David Marash pointed out that sometimes there is a lack of time (on TV) and space (In Print) in order to really report in-depth into various stories.  Other panelists disagreed with him pointing out that if you look at US television, you can watch for an hour and see only rubbish whereas you can watch a journalistic program for a minute and get to the truth.  Pictures can also speak a thousand words.  There is no easy answer for this though since news organistations are in the business of news and what is being alluded to is the balance between Quality and Quantity.  Jounalists have a responsibility to deliver this quality. and must ensure to maintain a balance.

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Al Jazeera Forum: Parachute Journalism vs. Journalism of Depth April 5, 2007

Posted by Muhammad in ajforum07, Al Jazeera, Media Forum.
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Rageh Omaar, presenter of the Alj-Jazeera English program “Witness”, moderated this particular paneland the panelsists included Martine Bell (A BBC reporter), Dahr Jamail(independent reporter from within Iraq), Samir Aita (editor of Arabic verison of Le Monde Diplomatique) and Abdul Wahab Al-Badrahan (Editor-elect of the Al-Jazeera Newspaper.

Rageh had begun to put the discussion into context by mentioning that the people in this region don’t only read nad watch the news, they live here.  Hence, we must not only provide the news of the region but also respect the context and give an understanding of the region and the societies we report from.

Martin Bell considers himself an “unrepentant parachutist” and said that most journlists find themselves reporting in countries different from their own. And with this experience, learn quickly to sympathise with the people in that region and distrusting the government and politicians.  He also called for an end to the inauthenticity of journalism where we see certain journalists reporting “from the rooftops and not from among the people”.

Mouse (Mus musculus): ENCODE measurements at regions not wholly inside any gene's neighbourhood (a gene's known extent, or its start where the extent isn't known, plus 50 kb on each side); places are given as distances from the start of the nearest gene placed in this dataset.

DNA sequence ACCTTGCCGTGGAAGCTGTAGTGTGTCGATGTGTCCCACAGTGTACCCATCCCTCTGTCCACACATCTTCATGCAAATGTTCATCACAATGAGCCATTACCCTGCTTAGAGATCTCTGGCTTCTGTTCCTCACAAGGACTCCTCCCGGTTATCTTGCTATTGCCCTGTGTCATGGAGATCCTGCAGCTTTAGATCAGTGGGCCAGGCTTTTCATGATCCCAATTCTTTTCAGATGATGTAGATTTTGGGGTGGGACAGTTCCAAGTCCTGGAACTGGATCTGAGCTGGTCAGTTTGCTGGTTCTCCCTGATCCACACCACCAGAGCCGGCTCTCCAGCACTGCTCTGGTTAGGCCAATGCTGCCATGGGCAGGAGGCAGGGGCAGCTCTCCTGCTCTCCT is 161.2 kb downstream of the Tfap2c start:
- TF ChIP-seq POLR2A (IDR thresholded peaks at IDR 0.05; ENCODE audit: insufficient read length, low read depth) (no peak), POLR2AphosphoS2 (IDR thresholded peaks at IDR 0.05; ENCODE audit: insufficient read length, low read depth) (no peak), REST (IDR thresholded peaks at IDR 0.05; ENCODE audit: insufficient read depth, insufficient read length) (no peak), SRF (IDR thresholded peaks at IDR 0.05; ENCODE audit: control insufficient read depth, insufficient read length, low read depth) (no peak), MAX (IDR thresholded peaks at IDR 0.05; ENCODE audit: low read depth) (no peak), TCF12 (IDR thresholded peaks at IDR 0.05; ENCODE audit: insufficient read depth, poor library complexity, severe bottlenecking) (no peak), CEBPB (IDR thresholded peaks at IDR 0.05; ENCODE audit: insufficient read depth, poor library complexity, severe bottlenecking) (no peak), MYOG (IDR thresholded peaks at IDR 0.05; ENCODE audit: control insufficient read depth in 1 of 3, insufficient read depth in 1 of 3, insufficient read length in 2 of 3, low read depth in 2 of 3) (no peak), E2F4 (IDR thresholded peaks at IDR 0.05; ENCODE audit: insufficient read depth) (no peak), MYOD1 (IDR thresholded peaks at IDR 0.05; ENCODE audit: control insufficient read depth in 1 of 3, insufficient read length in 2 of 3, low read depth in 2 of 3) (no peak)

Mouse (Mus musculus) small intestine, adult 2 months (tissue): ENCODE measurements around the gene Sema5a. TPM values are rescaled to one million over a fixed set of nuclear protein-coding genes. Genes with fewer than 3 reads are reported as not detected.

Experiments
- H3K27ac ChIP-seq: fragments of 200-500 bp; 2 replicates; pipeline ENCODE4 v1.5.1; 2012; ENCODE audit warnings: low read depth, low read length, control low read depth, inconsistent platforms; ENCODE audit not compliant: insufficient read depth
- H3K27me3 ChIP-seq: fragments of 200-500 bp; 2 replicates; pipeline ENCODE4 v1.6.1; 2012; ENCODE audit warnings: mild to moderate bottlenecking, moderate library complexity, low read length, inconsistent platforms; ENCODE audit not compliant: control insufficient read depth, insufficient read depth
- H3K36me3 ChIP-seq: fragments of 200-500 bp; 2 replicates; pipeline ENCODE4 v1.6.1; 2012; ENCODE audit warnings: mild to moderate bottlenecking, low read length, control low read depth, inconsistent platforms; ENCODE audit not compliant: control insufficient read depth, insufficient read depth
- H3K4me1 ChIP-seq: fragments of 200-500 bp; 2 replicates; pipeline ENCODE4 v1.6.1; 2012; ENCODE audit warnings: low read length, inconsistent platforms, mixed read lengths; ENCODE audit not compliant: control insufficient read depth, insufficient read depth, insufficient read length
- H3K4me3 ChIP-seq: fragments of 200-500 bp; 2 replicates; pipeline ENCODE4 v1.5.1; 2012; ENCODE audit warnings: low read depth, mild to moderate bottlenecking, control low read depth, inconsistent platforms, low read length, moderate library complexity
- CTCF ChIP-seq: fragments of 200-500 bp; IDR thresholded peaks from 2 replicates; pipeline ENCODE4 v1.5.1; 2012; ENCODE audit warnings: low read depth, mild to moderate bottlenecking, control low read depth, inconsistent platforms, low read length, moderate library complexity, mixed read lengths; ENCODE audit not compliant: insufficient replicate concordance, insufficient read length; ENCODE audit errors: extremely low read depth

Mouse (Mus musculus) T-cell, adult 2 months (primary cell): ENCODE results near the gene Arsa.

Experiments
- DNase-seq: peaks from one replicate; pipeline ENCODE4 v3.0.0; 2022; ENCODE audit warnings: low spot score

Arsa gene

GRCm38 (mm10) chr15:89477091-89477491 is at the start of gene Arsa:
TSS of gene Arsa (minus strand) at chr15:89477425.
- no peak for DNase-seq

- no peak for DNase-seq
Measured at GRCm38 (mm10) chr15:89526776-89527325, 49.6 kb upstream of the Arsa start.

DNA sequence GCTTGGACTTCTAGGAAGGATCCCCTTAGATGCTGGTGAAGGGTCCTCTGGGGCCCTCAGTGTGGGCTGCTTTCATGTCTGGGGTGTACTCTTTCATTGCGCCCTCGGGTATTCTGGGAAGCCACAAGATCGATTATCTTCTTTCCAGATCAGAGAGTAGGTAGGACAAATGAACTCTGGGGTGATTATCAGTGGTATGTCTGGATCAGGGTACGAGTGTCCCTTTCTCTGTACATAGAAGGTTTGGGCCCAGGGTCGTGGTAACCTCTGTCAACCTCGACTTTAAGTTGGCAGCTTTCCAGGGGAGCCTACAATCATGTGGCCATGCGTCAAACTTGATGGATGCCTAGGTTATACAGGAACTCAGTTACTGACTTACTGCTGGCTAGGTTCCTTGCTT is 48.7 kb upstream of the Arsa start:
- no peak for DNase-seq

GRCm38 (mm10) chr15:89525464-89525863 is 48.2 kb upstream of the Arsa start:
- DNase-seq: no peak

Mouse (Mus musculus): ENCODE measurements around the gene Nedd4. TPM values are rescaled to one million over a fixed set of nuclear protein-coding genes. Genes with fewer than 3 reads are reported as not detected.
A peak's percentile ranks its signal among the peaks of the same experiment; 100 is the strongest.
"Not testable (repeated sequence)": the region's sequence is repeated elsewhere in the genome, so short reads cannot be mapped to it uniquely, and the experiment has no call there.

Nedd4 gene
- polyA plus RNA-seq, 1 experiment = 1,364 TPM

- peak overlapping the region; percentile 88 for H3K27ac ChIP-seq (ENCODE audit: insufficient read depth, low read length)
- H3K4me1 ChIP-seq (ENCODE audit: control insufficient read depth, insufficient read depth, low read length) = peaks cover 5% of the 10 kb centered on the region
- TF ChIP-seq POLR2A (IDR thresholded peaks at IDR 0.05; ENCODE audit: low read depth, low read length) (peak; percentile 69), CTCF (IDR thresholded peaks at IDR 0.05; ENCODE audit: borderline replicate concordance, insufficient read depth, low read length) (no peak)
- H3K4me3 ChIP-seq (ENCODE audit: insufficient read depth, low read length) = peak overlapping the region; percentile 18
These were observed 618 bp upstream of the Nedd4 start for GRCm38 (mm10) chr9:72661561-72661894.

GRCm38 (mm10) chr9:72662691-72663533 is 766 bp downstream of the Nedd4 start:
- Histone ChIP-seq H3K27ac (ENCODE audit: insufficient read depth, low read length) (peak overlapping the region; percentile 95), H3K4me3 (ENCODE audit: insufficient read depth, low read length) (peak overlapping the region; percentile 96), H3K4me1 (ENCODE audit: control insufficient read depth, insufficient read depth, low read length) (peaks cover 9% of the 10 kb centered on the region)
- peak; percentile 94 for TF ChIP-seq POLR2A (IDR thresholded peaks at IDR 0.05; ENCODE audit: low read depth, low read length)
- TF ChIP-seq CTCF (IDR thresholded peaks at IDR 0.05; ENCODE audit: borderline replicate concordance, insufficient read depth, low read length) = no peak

Being a reporter for the BBC for decades, he did mention that today’s times are far more dangerous for reporters and journalists than they were in the 1940’s.  Security is not guaranteed, Rules of engagement in war are not respected and do not provide any real protection for journalists; Al-Jazeera knows this better than other news organisations (referring to the amount of journalists for Al-Jazeera Killed, captured and jailed since it’s inception).  Journalists have two allegiances only, one to their audience and the other to the Truth.

Lack of journalistic independence was tagged as a big problem in the Middle East and the panel did flag this as an obstacle to delivering the Truth and mentioned that for journalists reporting from this region, it would be a very big step, if they make a sustained effort to maintain neutrality.

Samir Aita highlighted two issues facing journalists: (1) Capturing the reality by making sure the geopolitical, sociological, socio-economic ,etc. aspects of the story they are reporting are covered adequately and fairly. (2) Reporting the reality, making sure to maintain objectivity and express it clearly and truthfully.  He also said that apart from investigative journalists you also need researchers who “understand the realities and the goings-on on the ground.”